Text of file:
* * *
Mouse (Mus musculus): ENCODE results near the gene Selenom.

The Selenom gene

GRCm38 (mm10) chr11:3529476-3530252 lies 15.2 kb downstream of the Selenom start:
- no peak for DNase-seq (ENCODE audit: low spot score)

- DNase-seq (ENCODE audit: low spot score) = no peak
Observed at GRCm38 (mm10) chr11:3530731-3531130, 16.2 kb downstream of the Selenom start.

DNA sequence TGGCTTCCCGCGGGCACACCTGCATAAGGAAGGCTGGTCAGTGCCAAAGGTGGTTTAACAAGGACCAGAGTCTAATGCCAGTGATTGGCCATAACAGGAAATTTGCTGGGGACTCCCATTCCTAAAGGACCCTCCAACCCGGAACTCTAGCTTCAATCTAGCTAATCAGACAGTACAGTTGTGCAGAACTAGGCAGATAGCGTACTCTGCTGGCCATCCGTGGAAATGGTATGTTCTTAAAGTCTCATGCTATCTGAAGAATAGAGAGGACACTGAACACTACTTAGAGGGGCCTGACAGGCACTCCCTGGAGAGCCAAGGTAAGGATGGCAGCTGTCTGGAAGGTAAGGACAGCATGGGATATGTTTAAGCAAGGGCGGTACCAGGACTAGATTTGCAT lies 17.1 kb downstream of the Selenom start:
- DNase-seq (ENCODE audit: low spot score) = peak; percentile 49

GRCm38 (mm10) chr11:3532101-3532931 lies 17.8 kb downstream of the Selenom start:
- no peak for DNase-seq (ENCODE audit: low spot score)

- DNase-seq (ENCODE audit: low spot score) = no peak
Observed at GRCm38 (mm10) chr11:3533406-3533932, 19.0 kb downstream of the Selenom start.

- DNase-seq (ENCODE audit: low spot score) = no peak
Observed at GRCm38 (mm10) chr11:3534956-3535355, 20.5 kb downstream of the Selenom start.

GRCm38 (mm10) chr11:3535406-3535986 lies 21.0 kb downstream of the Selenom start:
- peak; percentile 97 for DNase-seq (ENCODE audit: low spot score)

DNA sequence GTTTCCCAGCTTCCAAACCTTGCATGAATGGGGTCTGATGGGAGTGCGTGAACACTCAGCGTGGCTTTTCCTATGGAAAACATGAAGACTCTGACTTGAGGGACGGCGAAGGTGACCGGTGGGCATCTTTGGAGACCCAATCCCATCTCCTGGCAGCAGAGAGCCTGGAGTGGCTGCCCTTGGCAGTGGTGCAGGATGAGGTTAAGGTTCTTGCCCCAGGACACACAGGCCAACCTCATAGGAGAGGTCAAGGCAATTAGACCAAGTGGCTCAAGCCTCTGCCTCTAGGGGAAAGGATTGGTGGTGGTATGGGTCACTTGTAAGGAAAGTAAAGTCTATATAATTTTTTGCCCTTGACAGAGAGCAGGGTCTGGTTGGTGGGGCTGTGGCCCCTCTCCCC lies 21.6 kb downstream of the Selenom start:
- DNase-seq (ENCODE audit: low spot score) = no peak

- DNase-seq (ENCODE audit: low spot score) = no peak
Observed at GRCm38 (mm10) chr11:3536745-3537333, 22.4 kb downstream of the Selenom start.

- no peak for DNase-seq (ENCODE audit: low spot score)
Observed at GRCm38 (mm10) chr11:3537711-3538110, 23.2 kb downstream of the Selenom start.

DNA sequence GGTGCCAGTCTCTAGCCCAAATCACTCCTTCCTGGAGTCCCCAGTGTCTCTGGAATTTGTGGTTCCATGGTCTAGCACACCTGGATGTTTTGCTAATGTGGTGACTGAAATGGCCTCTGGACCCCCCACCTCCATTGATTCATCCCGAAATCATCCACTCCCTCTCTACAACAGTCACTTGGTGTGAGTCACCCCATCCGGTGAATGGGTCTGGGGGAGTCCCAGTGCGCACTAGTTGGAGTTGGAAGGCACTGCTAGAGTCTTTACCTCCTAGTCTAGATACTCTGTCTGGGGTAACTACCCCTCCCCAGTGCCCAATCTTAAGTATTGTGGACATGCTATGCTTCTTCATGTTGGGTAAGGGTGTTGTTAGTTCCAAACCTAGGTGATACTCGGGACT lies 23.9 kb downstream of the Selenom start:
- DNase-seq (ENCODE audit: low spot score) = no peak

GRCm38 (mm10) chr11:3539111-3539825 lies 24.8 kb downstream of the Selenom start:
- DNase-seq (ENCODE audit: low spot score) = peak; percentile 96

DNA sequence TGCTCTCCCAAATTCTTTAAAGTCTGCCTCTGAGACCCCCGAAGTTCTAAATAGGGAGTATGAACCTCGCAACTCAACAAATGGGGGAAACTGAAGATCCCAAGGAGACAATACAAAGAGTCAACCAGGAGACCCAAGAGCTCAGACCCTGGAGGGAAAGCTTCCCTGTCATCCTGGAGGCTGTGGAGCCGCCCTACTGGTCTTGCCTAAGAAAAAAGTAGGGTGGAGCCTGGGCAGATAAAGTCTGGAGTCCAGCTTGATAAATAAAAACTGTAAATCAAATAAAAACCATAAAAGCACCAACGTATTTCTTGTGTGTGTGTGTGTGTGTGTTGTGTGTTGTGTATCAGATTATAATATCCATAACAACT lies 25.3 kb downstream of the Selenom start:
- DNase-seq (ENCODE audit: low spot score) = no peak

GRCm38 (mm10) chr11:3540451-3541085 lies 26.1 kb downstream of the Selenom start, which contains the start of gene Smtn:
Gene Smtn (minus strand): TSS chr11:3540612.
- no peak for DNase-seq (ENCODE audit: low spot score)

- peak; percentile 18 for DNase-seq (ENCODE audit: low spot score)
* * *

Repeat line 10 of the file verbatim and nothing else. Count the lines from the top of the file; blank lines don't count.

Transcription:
- no peak for DNase-seq (ENCODE audit: low spot score)